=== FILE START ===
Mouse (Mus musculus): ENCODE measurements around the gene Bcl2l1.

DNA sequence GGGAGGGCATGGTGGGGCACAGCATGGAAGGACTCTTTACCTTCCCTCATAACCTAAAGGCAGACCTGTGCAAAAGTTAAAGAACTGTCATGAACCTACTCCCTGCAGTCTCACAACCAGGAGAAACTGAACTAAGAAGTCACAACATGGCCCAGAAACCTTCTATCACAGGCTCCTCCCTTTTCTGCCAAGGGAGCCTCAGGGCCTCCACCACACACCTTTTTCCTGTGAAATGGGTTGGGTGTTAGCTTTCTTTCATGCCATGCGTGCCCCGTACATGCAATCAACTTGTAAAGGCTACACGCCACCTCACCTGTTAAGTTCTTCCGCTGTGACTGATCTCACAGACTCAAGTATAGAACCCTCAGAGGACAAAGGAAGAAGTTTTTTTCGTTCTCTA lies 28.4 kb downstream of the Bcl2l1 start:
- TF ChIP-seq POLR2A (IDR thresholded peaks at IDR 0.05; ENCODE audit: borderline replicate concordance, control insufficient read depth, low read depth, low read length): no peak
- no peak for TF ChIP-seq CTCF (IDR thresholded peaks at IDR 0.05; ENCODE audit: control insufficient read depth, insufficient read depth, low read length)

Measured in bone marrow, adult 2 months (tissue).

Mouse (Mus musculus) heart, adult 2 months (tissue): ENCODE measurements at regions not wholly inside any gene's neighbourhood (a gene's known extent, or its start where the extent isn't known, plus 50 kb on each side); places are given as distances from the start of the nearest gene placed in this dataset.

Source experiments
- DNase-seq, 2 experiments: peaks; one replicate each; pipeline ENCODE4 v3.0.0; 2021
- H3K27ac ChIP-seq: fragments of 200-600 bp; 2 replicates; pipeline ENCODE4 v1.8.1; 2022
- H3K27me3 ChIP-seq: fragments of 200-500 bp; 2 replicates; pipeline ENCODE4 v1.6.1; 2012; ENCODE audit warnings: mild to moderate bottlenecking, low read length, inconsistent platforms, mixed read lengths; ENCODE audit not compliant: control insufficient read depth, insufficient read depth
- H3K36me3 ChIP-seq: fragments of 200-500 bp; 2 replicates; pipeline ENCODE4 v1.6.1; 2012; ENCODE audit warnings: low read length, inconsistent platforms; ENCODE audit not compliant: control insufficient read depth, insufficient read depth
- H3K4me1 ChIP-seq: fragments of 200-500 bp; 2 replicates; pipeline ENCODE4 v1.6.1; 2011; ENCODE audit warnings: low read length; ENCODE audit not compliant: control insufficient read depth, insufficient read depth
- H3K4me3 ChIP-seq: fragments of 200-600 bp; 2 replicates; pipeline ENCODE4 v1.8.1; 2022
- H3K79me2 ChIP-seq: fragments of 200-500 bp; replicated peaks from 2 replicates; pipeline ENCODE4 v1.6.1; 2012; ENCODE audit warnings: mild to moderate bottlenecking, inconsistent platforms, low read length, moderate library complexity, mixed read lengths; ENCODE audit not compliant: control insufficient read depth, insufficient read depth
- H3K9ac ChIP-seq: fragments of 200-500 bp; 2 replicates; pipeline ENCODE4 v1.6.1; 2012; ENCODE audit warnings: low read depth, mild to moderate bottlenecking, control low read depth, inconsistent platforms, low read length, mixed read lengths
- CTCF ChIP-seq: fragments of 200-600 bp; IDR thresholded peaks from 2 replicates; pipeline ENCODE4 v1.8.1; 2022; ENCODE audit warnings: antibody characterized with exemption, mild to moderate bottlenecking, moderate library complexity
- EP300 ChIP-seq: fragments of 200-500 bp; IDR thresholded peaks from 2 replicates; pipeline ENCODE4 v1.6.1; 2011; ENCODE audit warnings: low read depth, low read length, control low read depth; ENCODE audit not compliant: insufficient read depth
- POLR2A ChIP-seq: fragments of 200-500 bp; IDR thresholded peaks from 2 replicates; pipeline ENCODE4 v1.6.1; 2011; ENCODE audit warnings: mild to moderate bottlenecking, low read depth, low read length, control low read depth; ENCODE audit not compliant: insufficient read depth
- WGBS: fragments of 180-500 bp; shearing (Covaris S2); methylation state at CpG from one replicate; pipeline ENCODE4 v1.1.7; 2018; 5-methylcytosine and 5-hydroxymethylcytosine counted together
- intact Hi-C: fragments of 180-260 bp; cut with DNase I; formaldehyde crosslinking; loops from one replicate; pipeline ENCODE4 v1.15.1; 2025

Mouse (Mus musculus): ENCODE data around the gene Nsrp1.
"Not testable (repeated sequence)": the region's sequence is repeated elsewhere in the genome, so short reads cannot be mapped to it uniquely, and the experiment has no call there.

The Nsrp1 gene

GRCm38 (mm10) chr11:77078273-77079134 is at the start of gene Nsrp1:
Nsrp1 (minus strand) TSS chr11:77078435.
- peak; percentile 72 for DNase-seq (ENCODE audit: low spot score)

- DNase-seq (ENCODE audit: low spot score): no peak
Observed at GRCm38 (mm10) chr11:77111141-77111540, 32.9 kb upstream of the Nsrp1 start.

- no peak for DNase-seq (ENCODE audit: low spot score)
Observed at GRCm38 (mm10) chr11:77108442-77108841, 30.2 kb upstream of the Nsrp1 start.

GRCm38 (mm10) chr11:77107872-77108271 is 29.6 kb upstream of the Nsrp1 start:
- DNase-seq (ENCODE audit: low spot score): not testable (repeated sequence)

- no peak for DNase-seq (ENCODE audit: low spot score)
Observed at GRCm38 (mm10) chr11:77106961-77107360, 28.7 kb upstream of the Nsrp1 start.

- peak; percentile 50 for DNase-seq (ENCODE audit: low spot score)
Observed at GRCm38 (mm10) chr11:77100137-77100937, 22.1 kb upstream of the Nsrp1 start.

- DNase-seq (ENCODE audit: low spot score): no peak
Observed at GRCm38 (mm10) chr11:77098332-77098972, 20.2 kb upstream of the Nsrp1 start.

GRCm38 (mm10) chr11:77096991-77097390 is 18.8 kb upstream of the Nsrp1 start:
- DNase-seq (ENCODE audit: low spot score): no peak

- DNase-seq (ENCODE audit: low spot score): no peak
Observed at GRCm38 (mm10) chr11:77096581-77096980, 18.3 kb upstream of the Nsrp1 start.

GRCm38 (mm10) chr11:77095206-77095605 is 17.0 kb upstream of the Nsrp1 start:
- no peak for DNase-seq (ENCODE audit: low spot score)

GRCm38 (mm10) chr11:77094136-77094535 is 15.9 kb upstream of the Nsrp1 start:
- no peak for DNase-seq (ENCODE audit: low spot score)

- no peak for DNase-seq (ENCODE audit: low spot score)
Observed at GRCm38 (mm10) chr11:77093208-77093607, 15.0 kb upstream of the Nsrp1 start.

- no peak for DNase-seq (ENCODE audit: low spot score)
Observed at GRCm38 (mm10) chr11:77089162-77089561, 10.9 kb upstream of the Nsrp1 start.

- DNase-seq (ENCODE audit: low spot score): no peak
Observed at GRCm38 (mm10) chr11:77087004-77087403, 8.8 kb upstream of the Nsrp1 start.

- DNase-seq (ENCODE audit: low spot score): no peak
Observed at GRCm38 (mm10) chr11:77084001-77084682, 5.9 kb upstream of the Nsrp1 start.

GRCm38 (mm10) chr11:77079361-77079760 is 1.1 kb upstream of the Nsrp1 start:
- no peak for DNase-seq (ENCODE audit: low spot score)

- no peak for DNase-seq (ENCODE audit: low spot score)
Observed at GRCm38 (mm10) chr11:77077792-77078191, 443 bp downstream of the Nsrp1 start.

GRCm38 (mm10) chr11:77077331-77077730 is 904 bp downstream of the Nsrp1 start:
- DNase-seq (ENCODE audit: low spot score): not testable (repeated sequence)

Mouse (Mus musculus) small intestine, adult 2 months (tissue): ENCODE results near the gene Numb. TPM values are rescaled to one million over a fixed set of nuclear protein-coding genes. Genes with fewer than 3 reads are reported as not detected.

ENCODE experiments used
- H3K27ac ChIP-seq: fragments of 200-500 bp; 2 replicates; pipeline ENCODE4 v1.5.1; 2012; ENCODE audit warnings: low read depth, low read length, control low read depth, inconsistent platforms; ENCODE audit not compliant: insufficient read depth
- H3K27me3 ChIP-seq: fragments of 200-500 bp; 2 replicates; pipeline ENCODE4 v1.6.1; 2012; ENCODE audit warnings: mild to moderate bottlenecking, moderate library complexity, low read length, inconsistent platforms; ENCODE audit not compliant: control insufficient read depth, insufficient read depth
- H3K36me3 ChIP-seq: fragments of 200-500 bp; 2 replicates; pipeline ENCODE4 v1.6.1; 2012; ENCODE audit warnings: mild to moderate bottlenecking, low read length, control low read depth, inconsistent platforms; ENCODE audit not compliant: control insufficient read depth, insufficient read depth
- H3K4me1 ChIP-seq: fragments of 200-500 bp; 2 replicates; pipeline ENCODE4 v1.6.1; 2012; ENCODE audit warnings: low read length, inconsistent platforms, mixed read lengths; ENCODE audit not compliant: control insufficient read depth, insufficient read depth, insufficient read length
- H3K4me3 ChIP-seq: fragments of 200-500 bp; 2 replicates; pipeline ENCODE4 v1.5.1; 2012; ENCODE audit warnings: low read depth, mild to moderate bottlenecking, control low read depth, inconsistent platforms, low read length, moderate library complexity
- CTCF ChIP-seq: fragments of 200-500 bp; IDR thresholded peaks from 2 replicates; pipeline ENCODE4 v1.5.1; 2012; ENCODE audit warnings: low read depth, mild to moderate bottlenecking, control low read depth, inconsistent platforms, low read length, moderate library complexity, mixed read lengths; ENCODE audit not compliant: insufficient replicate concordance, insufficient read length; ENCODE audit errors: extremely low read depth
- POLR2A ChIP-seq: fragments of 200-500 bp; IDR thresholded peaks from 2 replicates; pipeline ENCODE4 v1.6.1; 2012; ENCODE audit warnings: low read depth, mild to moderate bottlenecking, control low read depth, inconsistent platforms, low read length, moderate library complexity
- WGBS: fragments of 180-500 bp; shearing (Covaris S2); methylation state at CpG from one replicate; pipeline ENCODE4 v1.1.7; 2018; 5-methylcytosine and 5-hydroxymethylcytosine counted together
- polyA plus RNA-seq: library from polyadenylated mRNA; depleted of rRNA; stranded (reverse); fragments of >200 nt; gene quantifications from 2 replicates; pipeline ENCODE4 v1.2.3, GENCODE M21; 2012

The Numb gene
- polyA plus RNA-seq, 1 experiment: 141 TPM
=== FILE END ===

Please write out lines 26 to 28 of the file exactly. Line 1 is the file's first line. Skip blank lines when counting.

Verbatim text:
- peak; percentile 72 for DNase-seq (ENCODE audit: low spot score)

- DNase-seq (ENCODE audit: low spot score): no peak
Observed at GRCm38 (mm10) chr11:77111141-77111540, 32.9 kb upstream of the Nsrp1 start.